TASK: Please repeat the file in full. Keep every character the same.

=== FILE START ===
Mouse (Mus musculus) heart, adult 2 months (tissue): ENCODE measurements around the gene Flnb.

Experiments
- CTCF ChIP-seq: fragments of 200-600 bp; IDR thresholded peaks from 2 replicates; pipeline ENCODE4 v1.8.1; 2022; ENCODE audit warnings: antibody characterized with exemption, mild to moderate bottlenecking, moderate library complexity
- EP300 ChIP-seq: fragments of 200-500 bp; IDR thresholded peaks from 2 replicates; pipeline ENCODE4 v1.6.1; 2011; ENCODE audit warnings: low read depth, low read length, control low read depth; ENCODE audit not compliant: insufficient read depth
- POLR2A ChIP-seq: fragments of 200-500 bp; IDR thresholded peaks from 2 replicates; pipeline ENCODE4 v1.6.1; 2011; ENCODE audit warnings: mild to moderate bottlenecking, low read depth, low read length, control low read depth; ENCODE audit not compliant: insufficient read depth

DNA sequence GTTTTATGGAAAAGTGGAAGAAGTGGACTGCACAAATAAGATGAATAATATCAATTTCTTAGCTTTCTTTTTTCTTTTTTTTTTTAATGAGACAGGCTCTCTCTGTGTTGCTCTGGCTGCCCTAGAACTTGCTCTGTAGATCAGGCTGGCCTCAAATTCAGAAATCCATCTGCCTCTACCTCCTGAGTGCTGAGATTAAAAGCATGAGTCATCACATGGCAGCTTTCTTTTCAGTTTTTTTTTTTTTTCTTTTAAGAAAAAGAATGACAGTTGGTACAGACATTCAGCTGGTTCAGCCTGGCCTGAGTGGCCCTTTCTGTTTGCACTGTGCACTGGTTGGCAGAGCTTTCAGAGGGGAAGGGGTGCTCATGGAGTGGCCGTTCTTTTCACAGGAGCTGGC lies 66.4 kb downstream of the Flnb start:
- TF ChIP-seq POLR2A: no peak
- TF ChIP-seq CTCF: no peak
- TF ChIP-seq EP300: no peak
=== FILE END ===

Mouse (Mus musculus) heart, adult 2 months (tissue): ENCODE measurements around the gene Flnb.

Experiments
- CTCF ChIP-seq: fragments of 200-600 bp; IDR thresholded peaks from 2 replicates; pipeline ENCODE4 v1.8.1; 2022; ENCODE audit warnings: antibody characterized with exemption, mild to moderate bottlenecking, moderate library complexity
- EP300 ChIP-seq: fragments of 200-500 bp; IDR thresholded peaks from 2 replicates; pipeline ENCODE4 v1.6.1; 2011; ENCODE audit warnings: low read depth, low read length, control low read depth; ENCODE audit not compliant: insufficient read depth
- POLR2A ChIP-seq: fragments of 200-500 bp; IDR thresholded peaks from 2 replicates; pipeline ENCODE4 v1.6.1; 2011; ENCODE audit warnings: mild to moderate bottlenecking, low read depth, low read length, control low read depth; ENCODE audit not compliant: insufficient read depth

DNA sequence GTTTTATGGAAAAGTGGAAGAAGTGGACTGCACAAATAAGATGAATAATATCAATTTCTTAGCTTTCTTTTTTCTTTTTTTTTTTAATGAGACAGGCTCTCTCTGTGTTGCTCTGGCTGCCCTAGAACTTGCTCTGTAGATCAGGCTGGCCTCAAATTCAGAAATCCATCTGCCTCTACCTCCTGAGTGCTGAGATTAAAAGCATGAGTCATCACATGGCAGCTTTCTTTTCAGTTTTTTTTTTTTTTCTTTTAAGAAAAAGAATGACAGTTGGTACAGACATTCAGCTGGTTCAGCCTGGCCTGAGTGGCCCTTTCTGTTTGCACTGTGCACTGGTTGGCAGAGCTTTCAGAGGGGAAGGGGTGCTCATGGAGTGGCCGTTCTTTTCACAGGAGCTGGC lies 66.4 kb downstream of the Flnb start:
- TF ChIP-seq POLR2A: no peak
- TF ChIP-seq CTCF: no peak
- TF ChIP-seq EP300: no peak